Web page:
Chris H writes:


Not endorsing nudging hasn't helped much now has it? We simply have a lot of hard paternalistic policies everywhere. Perhaps if soft nudges seem like an option, the majority of people who are OK with wide swaths of paternalism will be willing to consider the option. It's worth a shot as long as we aren't, as Bryan says, simply tacking on soft paternalism to the hard.

Tracy W writes:

It does strike me with cognitive scientists that the more they report finding irrationalities in a wide range of people's behaviour, the less reliable their results are.
After all, generally they report finding these irrationaliaties not just in what a 19th century writer might have called "The Great Unwashed" but in people with university degrees, even professors, and the like.
So it seems very likely that the cognitive scientists are irrational and subject to various cognitive biases of their own.
So how can we trust them to have conducted their experiments and analysed their results rationally?

Tom West writes:

Tracy W, it's not that we can't think deeply, it's that most of the time we don't, and when we're not, we exhibit systematic irrationalities.

If there's any book you're willing to countenance on the subject, I'd suggest Thinking Fast and Slow by Daniel Khaneman. His work on this got him a Nobel prize in economics, which implies that economists found is work relevant.

Leo writes:

I'd perfer the federal government not try to nudge me into doing anything in particular. What makes their opinions better than the ones I would form without their nudgings.

Floccina writes:

Great post I think that should one want to get a medicine without a prescription the state could allow you take a little test. Perhaps for antibiotics because if the externality it should be a little tougher and one should need to write an essay in which one explains why antibiotics should not be over used and why it is very important to take the full course.

There is a study of the cognitive biases of regulators. The next logical step is to examine the cognitive biases of people examing cognitive biases and then the cognitive biases of people examing the cognitive biases of people examing cognitive biases and so on up the ordinals ...

Daublin writes:

I have a hard time getting started on this discussion, because I simply don't respect the people who will inevitably control the "nudges".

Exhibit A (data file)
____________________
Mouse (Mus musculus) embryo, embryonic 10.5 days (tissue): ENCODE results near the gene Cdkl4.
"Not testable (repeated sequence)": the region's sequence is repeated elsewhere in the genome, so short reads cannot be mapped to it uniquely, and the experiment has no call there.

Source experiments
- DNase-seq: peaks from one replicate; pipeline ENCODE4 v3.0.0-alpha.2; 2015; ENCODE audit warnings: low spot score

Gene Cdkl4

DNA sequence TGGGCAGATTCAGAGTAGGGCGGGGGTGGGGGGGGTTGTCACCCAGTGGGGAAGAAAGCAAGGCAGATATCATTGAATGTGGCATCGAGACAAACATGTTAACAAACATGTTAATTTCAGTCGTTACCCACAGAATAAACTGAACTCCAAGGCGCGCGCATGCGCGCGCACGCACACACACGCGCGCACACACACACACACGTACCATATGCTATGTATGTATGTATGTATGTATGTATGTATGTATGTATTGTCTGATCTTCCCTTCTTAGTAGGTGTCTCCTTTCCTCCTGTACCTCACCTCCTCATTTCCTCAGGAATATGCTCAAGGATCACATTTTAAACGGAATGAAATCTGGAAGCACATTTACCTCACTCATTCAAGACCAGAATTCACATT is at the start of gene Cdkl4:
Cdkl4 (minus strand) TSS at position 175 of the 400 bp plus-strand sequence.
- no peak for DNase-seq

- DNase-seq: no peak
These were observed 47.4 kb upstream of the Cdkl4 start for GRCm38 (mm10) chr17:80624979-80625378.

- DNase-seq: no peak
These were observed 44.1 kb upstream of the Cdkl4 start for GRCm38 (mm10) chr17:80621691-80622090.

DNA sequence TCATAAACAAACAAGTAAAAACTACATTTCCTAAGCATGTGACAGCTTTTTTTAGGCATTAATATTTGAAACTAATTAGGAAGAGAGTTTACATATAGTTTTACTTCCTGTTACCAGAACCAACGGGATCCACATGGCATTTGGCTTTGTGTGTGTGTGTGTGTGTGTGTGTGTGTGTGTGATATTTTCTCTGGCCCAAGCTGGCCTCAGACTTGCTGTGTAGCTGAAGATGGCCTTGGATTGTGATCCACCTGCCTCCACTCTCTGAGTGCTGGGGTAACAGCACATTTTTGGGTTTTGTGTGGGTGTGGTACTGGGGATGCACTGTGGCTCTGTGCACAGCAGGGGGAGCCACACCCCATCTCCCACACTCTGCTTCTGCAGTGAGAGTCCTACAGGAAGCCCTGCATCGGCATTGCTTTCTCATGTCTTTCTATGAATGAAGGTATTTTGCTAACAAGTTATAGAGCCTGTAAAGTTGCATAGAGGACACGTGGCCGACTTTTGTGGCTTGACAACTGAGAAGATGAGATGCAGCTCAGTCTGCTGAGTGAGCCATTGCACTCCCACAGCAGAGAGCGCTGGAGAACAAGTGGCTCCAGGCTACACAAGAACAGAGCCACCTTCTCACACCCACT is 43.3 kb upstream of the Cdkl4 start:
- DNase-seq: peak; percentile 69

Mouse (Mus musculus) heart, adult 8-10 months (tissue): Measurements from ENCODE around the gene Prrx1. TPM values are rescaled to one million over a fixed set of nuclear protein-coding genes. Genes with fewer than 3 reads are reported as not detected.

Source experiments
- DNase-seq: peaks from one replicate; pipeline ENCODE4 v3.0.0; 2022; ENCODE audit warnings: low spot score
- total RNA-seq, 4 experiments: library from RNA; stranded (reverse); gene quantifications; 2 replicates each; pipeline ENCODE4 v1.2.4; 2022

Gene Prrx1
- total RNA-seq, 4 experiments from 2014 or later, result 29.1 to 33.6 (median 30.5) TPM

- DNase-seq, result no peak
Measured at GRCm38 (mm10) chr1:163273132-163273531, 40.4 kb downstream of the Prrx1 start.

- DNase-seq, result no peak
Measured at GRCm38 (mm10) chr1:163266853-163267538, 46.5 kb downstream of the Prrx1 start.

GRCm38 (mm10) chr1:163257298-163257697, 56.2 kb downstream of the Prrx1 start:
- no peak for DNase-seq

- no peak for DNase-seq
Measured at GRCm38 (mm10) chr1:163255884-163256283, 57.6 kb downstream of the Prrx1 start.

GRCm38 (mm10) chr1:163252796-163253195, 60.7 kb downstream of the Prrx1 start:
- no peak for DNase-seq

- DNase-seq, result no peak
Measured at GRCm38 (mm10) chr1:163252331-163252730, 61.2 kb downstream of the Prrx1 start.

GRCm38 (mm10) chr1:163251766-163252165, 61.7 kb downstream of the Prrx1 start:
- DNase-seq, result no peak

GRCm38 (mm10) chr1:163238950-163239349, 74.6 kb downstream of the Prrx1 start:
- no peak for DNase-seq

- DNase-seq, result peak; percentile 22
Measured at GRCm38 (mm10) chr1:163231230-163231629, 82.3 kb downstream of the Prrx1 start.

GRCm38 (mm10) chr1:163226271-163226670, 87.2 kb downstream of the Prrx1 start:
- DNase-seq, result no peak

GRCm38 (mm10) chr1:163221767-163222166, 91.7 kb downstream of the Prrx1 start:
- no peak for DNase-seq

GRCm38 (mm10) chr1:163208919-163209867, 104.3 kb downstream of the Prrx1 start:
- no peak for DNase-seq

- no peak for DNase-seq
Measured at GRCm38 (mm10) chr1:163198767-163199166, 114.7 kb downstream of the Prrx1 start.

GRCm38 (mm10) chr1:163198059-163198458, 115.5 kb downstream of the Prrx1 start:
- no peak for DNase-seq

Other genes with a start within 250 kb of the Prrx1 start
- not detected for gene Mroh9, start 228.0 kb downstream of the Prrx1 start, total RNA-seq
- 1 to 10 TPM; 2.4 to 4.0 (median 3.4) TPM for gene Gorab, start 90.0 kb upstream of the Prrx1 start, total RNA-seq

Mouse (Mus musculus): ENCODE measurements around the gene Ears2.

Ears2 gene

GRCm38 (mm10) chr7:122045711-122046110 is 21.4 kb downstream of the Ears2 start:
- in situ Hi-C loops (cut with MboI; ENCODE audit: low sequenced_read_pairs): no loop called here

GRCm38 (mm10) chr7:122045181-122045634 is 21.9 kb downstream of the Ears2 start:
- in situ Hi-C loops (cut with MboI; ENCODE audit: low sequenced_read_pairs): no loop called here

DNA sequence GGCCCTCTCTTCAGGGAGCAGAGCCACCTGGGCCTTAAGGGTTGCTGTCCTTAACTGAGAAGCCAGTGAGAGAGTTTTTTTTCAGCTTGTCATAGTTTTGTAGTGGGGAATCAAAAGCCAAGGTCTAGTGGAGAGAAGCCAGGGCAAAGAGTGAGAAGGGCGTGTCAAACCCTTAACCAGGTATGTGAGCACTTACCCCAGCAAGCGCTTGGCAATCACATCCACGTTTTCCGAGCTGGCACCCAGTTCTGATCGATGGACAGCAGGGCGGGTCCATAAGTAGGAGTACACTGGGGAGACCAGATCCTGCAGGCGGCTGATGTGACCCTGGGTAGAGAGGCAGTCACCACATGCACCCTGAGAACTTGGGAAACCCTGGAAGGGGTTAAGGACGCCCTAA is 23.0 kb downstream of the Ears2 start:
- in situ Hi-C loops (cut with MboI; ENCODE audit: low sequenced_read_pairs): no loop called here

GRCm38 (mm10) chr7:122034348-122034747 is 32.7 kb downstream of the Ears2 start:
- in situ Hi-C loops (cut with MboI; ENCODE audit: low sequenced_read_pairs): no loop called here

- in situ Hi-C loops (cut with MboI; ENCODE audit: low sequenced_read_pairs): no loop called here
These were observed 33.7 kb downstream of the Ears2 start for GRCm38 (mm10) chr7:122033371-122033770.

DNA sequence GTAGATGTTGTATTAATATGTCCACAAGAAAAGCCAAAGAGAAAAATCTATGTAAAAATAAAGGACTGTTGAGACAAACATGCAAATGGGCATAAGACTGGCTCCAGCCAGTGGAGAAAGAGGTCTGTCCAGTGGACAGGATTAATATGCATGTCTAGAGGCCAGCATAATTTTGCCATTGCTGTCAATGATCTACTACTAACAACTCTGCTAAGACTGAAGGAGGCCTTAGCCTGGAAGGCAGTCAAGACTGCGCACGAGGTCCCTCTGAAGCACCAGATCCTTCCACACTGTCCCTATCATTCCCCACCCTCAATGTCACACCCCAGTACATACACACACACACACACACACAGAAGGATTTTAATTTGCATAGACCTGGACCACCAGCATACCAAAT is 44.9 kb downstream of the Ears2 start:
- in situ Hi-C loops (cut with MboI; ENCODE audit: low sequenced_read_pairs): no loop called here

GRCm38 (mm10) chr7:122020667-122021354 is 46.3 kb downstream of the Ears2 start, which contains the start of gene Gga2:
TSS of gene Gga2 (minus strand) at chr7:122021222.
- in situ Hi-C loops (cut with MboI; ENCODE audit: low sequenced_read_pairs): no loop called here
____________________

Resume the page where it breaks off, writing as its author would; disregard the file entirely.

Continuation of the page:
I suspect many people would feel the same if they thought about these policies applying to them. Instead, people think of these policies as being nudges for *other* people. Even if you are a staunch supporter of Barrack Obama, do you really think he is only going to dish out nudges to Republicans? If you make less than a million a year, you can be sure that he holds you in disdain and will not hesitate to tell you how to live your life.

I find it frankly disturbing. The busy bodies in D.C. have nudged us to use a certain kind of light bulb, to drink high-fructose corn syrup, to use ethanol in our motors, and to build a food pyramid based on carbohydrates. What basis is there for thinking that their next round of nudges will be better?

Tom West writes:

I suspect many people would feel the same if they thought about these policies applying to them.

Daublin, I strongly disagree. I think the visceral reaction to being nudged is limited to a minority of the population that tends towards Libertarianism.

I remember Bryan hating the idea of locking the fridge door (in essence being nudged by his past self) and finding it odd.

I think lowering cognitive effort to "do the right thing" for themselves is something a *lot* of people strive for. Having the government nudge us is simply making it easier to make decisions we wanted to make in the first place.

I suspect distrust of the authority making the nudges is also higher among Libertarians. I think many of the rest figure we're being nudged by commercial interests in their favor dozens of times a day, so why not be nudged by our interests. (And yes, for many, the government = "us".)

Yes, rumour has it that White House considers establishing a nudge unit similar to the UK Behavioural Insights Team. In this post follows the US debate as it unfolds:

We also mention Caplan's post.